Volume 3, Number 28 - October 9, 2003
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Piney road, bio-terrorism discussed
Sublette County Road Superintendent Dan Holgate reported to the Sublette County Commission Tuesday that his department is going into fall "with a few of our projects wrapped up."
Holgate also presented the final costs on new road into the Pinedale Industrial Site, noting that county crews were able to do some of the road work, but the turning lane on the highway had to be engineered and bid out.
He said the county had $113,784 in out-of-pocket costs on entire project.
Holgate said the Nelson Engineering bill totaled about $48,000, while Bennett Construction did the construction work on the turning lane for $209,303.
Holgate cited the high costs of engineering, adding, "If we can do these projects in-house ... it's a big savings to the county."
The commission briefly discussed the South Piney/Fish Creek Road as it crosses through Dan Budd's private property. The county wants to improve the road, but the county has an easement agreement with Budd that requires Budd's written approval of any proposed improvements, which he has been unwilling to grant, according to the county. The commission has maintained that increased traffic and lack of improvement poses a safety hazard and are interested in pursuing Budd's approval. The commission decided to ask Budd to discuss the situation with the commission so the board can explain what the county's "options" are, should Budd refuse to allow any road improvement.
Commission Chairman Gordon Johnston noted, "I wouldn't have any problem at all doing it." Although not specified by Johnston, he apparently was referring to adverse possession.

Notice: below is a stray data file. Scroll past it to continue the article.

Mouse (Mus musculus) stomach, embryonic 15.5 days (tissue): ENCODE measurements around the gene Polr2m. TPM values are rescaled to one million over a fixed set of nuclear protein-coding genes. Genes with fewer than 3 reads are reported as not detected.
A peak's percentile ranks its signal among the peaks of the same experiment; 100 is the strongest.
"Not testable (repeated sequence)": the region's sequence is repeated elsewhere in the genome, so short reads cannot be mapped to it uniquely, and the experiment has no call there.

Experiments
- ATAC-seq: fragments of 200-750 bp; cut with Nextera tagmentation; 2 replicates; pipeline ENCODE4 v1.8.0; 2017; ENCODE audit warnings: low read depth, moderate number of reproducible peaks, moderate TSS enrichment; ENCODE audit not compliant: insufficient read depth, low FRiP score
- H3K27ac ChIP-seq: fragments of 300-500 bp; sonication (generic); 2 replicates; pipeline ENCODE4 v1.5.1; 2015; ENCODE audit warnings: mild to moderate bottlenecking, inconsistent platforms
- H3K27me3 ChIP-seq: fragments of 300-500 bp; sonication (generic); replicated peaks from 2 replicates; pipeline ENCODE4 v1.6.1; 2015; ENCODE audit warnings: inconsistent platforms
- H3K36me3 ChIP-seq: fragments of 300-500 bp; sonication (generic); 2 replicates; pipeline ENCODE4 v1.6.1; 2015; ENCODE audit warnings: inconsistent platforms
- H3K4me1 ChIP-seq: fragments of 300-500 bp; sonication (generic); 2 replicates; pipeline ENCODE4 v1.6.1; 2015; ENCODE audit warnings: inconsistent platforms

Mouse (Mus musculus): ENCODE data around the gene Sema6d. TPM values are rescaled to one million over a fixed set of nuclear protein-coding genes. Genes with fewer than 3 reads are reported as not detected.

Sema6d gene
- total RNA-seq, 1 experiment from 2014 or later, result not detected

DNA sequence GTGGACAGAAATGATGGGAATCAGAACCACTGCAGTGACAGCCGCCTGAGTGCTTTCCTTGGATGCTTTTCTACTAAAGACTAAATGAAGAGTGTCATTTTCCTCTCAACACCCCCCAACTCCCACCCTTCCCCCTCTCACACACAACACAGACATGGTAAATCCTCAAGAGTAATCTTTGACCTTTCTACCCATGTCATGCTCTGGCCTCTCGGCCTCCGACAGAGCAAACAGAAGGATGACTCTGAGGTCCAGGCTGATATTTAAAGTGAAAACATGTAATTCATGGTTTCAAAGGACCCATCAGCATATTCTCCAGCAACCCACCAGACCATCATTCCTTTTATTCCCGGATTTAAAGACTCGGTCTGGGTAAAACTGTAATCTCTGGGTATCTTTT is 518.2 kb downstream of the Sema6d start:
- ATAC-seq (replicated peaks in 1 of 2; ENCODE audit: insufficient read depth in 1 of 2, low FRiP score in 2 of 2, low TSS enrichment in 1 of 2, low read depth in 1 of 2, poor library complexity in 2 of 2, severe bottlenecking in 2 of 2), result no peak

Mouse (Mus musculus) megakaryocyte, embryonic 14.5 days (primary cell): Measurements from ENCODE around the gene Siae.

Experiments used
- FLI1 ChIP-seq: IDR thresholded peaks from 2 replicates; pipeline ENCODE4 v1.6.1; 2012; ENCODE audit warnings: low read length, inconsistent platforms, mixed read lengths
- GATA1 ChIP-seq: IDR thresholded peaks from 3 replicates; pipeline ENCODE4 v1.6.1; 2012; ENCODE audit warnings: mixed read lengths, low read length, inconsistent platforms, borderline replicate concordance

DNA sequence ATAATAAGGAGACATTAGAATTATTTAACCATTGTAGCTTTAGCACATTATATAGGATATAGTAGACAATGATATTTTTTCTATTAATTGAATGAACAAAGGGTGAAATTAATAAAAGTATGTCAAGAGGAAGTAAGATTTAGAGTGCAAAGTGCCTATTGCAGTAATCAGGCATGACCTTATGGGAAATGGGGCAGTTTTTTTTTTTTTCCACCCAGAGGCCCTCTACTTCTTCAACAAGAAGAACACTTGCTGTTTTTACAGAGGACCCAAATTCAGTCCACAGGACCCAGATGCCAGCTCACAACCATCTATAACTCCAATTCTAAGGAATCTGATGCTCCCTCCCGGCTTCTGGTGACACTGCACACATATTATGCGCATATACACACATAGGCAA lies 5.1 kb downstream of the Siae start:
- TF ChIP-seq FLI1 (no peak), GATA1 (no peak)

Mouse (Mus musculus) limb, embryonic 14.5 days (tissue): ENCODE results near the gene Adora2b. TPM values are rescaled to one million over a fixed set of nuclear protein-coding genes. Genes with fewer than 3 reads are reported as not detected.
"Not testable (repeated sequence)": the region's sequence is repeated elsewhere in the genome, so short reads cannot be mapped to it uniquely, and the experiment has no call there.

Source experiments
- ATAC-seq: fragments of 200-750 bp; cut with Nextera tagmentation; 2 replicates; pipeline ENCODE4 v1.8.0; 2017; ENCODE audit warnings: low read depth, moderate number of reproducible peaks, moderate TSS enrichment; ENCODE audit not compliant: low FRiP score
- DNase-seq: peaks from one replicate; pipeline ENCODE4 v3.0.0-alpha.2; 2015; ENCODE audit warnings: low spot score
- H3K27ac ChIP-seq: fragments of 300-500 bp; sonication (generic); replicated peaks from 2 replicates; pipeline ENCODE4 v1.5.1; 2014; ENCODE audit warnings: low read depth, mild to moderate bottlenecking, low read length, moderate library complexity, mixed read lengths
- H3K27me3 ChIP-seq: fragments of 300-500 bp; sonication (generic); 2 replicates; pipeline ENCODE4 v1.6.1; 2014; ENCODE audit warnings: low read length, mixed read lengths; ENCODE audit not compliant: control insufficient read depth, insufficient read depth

The commission agreed to invite Budd to the commission's next meeting and also invited Sublette County Attorney Van Graham to attend the session as well.
"We're just doing fact-finding," Commissioner Bill Cramer said.
Sublette County Public Health Nurse Annie Sondgeroth reported on her agency's activities, noting that there were 1,000 people serviced at the blood draw for the Pinedale Health Fair, and that 85 children's car safety seats were placed in Sublette County in the last year, with a cost to the parents of only $20 each.
"In the last year, we've probably placed 200 helmets on kids' heads," Sondgeroth said, noting her agency sells bicycle and ski helmets to children for $5 each.
She also noted that some of the money generated through the health fair is used to provide these programs, and this year, some of the money was used to bring a heel scan machine to the health fair. She said the machine examines bone density, and 101 people used it this year, a third of which were referred to their physicians for follow-up.
Sondgeroth also warned the commission that her payment voucher includes payment for four massages. She explained that this is a provision to thank four nurses who donate their time to draw blood every year, since they don't receive pay for their services.
Sondgeroth also warned the commission of bio-terrorism money soon to come to the county. She said that Wyoming has received $2.1 million to reinforce the public health program's bio-terrorism efforts. Of that, Sublette County is to receive $32,000 to fund a half-time public health nurse to do nothing but bio-terrorism.
Sondgeroth predicted that the county probably won't find anyone both interested and qualified for this mandatory program, in which she said funding is coming to the county whether the county wants it or not. She noted that much of the work is already being done by local agencies such as the sheriff's department.
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